This is a Y-wing. There is a  in the upper left cell, highlighted in red.
If a 1 goes here, the  on the lower right cell becomes a . The X’s indicate the where the 3 can’t go.
If there is a  in this cell, the  to its right becomes a . The X’s indicate the where the 3 can’t go.
In the overlapping areas, [R2C4], [R2C5] and [R2C6], a  can’t be entered (the cells with X’s), hence a 3 can be eliminated as a candidate number.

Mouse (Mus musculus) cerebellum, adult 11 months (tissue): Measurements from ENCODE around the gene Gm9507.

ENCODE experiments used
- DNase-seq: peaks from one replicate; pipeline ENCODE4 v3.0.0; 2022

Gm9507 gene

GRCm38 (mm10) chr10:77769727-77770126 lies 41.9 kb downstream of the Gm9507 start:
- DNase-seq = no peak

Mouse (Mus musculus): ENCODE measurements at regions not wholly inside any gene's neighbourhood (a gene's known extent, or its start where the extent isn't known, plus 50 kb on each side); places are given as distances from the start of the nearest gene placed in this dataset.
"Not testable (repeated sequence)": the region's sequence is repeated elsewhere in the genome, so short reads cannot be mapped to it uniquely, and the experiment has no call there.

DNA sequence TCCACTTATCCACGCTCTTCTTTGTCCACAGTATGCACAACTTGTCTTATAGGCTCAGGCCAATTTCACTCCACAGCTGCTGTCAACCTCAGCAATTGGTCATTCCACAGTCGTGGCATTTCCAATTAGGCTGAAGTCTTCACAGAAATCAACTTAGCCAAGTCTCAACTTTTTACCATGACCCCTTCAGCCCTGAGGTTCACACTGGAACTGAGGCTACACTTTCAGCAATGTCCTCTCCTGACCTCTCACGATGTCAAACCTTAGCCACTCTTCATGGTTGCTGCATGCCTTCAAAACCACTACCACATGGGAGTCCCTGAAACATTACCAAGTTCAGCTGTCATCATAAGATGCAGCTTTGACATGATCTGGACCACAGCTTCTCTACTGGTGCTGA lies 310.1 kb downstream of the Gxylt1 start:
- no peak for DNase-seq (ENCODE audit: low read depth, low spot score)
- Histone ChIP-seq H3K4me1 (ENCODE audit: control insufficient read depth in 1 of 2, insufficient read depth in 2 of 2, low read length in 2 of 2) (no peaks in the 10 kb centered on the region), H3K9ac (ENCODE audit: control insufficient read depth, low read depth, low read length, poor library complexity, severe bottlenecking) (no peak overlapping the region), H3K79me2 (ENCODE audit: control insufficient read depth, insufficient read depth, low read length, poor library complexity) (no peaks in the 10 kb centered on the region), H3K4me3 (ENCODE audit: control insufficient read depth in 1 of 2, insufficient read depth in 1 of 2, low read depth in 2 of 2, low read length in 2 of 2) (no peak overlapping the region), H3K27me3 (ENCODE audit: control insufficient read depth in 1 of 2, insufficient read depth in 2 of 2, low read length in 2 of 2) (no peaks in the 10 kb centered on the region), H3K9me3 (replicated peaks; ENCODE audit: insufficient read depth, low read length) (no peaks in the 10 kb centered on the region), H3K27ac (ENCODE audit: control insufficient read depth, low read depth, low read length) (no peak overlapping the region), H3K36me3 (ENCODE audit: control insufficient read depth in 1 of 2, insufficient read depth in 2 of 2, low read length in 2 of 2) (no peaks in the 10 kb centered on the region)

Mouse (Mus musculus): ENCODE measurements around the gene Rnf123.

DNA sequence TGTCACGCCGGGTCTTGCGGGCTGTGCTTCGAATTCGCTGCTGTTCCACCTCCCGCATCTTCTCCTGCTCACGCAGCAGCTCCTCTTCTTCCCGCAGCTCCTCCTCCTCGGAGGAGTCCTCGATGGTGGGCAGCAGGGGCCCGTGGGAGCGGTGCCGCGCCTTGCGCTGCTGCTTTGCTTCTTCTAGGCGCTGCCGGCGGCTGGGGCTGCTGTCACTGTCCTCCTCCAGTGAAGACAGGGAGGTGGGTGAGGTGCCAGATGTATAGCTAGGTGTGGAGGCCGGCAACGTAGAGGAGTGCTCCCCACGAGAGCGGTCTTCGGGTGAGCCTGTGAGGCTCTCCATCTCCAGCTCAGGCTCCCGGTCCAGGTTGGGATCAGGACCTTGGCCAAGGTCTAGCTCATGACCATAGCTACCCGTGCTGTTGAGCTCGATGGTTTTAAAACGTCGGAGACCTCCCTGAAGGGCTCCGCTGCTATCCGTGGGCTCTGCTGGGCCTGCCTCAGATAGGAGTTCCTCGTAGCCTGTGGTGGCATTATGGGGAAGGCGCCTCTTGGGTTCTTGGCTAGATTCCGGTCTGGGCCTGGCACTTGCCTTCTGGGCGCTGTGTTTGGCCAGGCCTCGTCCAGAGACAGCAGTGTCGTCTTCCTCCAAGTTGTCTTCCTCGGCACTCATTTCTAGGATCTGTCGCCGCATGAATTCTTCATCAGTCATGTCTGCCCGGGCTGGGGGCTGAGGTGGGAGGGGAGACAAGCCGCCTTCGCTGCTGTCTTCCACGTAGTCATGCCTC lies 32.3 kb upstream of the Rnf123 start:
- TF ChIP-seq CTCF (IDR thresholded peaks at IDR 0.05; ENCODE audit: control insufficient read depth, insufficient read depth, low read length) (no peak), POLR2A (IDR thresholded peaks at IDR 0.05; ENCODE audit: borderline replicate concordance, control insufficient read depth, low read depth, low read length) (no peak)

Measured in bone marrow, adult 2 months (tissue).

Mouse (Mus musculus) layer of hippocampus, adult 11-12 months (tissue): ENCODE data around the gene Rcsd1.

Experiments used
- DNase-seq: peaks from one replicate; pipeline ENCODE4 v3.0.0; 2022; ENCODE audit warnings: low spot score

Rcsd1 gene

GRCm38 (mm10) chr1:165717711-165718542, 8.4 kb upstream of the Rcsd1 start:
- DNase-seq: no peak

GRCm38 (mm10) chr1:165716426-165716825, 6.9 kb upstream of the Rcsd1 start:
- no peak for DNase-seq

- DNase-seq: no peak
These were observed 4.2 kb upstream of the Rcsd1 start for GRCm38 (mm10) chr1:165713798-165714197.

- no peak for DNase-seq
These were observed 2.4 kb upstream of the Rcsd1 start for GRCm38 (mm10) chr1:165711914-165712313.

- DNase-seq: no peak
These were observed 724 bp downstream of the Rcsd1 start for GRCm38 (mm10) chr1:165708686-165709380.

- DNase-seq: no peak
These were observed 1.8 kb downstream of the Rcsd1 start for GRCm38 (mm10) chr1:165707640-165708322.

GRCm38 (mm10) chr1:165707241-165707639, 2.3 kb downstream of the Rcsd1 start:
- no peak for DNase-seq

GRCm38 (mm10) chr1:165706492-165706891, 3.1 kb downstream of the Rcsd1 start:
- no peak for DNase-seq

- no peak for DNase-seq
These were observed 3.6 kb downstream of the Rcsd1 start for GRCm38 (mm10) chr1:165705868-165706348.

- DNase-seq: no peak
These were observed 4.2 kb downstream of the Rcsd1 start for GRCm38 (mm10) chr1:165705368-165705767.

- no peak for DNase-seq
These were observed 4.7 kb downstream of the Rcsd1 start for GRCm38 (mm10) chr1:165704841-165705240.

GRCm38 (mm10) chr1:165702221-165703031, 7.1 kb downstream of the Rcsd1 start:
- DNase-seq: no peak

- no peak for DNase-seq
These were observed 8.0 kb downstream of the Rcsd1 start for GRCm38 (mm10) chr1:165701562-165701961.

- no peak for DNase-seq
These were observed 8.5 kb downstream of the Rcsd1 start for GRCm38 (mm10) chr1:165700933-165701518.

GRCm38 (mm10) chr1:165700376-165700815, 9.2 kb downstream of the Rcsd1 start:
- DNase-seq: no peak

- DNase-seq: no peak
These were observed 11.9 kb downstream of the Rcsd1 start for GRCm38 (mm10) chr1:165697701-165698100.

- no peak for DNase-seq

The pattern below is also an XY-wing.
There are two numbers in the cells serving as starting points. Look for the cells with two numbers in them, that will be affected by the first set of cells. Finally, look for where these two cells intersect.
It seems like this would occur often, but the cells that meet the criteria are not that common. So unless you make a conscious effort to use this technique, it can happen that you solve the problem using a different method.
This technique is worth remembering, since it can be useful when trying to solve the puzzle quickly.